A review of all the epidemiological data by Lea Steele for the Research Advisory Committee on Gulf War Veterans’ illness in Washington DC published on 17th November 2008 found between 25 – 30% of deployed and prepared-for-deployment veterans were sick. In the UK this equates to 13,000 to 16,000 veterans. Many of these have died and the remainder live with unacknowledged chronic multi-system conditions with deleterious health and social effects on wives and children.

This 2008 report runs to over 450 pages and contains more than 1,800 references. Its most important findings are that PB and NAPS tablets were causally linked to GWS and that pesticides, especially organophosphates, were causally linked to GWS.

The report states that GWS has the following features:
  • it is a complex, chronic, organic illness
  • many veterans show evidence of physical brain injury
  • it is not a stress-related condition or due to PTSD
  • features that have been demonstrated by extensive investigations including advanced brain imaging include abnormalities of brain structure (including cancer); impaired function of the autonomic nervous system; cardiovascular and respiratory dysfunction and disease; neuroendocrine abnormalities resulting in serious physical impairment, Parkinson’s Disease, multiple sclerosis and motor neurone disease; altered control of cerebral blood flow; alterations in immune system and function; genetic variation in enzymes responsible for protection against neurotoxins; damage to the skeletal system at tissue and cellular level; increased cancer risk, especially brain, bowel, blood, bone, bladder and lung (associated with the principle toxins and DU)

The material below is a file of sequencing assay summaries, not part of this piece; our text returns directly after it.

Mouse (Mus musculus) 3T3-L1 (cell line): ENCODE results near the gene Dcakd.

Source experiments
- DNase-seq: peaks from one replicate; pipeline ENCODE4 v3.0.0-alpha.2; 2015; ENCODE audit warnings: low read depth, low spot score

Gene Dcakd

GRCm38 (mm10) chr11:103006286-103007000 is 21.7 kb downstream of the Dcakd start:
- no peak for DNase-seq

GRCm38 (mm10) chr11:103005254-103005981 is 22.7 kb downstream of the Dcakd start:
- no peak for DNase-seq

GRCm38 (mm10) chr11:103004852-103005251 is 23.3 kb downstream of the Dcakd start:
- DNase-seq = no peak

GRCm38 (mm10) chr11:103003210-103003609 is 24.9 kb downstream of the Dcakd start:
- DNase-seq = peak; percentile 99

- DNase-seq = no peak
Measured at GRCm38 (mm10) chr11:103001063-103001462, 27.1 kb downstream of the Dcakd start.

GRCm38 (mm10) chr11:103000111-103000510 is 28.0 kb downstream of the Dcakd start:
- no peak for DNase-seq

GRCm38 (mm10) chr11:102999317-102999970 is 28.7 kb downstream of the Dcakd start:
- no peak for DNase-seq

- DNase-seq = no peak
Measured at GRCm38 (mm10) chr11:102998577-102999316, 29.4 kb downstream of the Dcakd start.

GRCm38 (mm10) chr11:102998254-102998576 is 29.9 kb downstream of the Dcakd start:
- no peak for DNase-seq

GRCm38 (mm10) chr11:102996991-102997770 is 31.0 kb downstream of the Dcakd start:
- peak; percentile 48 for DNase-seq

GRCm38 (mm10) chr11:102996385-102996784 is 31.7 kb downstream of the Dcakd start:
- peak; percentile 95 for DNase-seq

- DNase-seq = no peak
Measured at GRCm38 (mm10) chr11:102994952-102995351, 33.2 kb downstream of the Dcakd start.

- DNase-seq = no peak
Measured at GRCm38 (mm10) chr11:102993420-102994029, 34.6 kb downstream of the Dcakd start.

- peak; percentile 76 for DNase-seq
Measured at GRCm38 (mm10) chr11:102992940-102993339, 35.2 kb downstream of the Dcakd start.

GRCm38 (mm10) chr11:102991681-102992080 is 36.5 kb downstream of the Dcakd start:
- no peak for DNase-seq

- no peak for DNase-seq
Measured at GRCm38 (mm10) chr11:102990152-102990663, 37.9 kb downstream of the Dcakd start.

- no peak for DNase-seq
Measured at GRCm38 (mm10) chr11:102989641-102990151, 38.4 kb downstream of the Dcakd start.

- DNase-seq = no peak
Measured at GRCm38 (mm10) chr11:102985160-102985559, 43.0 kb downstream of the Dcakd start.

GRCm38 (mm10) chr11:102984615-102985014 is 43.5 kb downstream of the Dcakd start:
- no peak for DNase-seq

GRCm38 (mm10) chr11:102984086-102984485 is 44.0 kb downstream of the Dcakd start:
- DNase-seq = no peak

Notwithstanding this evidence, it seems that nothing has changed the belief of Simon Wessely, the “leading researcher into the health of military personnel” whose work has “dramatically improved mental health services for the Armed Forces” that there is no Gulf War Syndrome.

Perhaps Sir Simon and those who nominated him are unaware of two reports in the journal Neuro-epidemiology that once again seem to prove him to be entirely wrong about Gulf War Syndrome.

A study of meteorological and intelligence evidence tracking the fall-out of chemical weapons and the bombing of chemical weapons stores shows that what the troops reported was correct (though denied by the authorities at the time) and provides direct confirmation of repetitive exposure to low level sarin nerve agent resulting from that fall-out (James J Tuite and Robert W Haley; Neuro-epidemiology 2013:40:160-177).

A companion study shows that exposure to low level sarin nerve agent in fall-out from the bombing by coalition forces in the initial air war contributed to chronic illness which is “manifested by fatigue, fever and night sweats, memory and concentration problems, pathogen-free diarrhoea, sexual dysfunction, chronic body pain and other symptoms compatible with autonomic nervous system dysfunction and damage to the brain’s cholinergic system, referred to as Gulf War illness” (Robert W Haley and James J Tuite; Neuro-epidemiology 2013:40:178-189).

Is it not curious -- disturbing even – that such honours should be bestowed upon a psychiatrist whose beliefs and doctrine do not accord with the published science and whose beliefs have been so compellingly disproven?